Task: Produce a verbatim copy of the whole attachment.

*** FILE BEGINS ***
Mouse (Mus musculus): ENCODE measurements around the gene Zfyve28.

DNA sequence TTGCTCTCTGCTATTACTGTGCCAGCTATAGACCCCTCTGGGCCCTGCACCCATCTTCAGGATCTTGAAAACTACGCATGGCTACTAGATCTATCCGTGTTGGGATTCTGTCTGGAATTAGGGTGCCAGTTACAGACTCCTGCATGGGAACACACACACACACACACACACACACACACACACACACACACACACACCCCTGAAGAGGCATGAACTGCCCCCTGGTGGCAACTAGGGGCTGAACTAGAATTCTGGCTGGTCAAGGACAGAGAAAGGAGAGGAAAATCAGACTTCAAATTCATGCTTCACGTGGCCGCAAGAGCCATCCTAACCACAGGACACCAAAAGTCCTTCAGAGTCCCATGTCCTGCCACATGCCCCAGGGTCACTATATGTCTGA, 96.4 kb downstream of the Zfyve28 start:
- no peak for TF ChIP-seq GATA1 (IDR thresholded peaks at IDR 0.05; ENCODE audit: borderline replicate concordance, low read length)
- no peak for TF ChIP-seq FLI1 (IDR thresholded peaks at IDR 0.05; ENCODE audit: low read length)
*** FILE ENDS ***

Mouse (Mus musculus): ENCODE measurements around the gene Zfyve28.

DNA sequence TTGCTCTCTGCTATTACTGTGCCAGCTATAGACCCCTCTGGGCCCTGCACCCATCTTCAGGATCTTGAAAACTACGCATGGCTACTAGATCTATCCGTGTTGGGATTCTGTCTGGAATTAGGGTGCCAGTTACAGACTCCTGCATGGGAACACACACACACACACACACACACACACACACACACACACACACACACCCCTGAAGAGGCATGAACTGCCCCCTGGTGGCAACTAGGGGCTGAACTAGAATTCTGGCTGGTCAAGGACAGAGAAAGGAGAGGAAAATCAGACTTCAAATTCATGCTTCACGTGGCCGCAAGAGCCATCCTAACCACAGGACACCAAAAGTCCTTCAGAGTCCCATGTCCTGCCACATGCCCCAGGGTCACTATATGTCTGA, 96.4 kb downstream of the Zfyve28 start:
- no peak for TF ChIP-seq GATA1 (IDR thresholded peaks at IDR 0.05; ENCODE audit: borderline replicate concordance, low read length)
- no peak for TF ChIP-seq FLI1 (IDR thresholded peaks at IDR 0.05; ENCODE audit: low read length)